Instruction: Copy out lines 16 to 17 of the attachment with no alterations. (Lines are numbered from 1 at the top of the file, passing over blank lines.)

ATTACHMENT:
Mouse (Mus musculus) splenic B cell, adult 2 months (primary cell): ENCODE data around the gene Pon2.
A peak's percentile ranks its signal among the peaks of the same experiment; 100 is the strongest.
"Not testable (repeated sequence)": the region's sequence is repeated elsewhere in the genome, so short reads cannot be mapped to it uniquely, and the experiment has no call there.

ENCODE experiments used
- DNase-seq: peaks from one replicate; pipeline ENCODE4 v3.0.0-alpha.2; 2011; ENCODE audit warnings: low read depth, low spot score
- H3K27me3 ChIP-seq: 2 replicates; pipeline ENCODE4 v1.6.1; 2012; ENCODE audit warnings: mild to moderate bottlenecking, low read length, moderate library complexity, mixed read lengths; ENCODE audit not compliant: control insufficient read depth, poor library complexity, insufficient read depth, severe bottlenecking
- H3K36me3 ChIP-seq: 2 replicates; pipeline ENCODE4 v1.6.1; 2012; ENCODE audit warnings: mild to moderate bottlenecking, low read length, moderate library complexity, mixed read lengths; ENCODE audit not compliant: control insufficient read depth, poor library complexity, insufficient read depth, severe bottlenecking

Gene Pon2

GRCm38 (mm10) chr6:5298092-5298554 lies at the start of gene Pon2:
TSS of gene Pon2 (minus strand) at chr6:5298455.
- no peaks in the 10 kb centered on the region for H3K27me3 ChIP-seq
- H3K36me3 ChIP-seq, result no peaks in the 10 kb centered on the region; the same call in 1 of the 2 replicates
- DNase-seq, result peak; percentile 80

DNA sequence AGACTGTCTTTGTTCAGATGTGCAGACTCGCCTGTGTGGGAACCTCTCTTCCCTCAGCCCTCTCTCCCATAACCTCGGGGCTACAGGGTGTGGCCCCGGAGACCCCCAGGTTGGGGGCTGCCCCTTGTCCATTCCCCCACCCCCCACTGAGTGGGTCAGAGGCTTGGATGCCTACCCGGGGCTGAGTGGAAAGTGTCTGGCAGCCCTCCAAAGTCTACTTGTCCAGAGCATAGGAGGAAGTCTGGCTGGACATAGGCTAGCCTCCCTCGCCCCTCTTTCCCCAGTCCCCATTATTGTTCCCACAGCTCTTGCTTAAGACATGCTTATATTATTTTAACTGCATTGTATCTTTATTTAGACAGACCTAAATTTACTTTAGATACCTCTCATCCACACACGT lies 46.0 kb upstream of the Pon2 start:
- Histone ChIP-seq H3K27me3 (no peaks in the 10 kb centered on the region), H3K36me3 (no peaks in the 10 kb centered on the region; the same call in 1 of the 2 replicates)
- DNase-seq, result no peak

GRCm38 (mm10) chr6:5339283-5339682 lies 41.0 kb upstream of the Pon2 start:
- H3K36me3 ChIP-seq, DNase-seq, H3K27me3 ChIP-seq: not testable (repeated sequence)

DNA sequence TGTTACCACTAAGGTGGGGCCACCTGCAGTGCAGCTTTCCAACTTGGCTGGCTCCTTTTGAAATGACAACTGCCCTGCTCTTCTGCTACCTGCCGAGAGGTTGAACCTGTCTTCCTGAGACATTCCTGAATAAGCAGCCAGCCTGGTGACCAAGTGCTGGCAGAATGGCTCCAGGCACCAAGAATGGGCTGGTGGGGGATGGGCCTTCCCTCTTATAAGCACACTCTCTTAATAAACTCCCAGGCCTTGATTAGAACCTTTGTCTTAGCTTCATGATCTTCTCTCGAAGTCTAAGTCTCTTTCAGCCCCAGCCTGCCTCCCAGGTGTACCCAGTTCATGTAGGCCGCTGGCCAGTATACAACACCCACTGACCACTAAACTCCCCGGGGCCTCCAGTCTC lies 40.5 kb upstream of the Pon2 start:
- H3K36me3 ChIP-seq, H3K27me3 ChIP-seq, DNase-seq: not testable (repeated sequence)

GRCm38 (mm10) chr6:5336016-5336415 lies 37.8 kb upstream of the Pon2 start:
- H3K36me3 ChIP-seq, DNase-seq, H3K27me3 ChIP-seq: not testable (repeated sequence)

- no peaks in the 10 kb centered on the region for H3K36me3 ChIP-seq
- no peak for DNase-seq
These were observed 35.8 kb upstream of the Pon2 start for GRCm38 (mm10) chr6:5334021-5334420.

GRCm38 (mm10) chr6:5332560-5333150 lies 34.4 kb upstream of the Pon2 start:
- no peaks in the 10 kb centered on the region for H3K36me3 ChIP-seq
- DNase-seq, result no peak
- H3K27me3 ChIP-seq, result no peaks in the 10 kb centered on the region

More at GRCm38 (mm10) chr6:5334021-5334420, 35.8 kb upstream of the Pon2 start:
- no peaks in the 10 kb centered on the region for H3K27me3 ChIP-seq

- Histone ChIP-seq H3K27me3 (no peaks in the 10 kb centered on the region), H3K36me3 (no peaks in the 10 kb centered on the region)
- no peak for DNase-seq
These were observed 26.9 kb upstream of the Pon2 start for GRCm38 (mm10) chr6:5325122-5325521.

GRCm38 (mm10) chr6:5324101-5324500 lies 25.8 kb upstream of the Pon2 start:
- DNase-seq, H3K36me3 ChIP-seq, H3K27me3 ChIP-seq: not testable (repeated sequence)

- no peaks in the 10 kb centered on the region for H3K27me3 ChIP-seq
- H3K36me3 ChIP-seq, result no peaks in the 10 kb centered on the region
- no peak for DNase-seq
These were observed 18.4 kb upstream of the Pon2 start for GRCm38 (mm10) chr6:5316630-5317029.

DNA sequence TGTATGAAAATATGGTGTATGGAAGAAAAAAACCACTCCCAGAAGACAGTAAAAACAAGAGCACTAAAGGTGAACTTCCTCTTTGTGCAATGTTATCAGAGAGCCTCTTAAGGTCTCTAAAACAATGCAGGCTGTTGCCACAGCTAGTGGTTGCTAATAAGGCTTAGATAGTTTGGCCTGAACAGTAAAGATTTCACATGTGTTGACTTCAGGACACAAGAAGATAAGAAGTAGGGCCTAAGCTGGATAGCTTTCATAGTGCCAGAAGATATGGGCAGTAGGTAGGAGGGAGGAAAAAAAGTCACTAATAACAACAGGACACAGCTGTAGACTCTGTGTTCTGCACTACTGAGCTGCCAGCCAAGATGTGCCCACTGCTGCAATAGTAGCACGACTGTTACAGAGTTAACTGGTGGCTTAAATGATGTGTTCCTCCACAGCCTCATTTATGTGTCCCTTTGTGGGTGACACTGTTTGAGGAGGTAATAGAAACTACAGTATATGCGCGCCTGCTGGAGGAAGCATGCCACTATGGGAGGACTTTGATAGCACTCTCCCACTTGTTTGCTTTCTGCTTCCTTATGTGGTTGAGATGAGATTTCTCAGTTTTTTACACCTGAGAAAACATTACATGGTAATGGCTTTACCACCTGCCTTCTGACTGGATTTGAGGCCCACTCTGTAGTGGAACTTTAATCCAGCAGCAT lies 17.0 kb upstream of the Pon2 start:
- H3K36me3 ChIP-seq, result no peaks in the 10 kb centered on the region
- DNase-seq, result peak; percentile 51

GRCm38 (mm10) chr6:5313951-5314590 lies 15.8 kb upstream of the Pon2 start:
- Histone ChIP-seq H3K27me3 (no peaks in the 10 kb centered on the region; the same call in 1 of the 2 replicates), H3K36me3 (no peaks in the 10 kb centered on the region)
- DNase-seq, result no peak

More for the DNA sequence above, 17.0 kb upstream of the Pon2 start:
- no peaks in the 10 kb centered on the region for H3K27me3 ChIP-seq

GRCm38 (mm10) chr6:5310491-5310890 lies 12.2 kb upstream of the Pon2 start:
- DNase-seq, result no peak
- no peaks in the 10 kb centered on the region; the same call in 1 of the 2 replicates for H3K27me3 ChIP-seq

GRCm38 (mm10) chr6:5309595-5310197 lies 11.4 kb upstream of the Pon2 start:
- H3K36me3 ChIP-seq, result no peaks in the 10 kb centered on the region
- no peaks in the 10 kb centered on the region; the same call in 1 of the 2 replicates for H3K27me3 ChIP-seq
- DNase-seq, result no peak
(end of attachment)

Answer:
- DNase-seq, result no peak

GRCm38 (mm10) chr6:5339283-5339682 lies 41.0 kb upstream of the Pon2 start: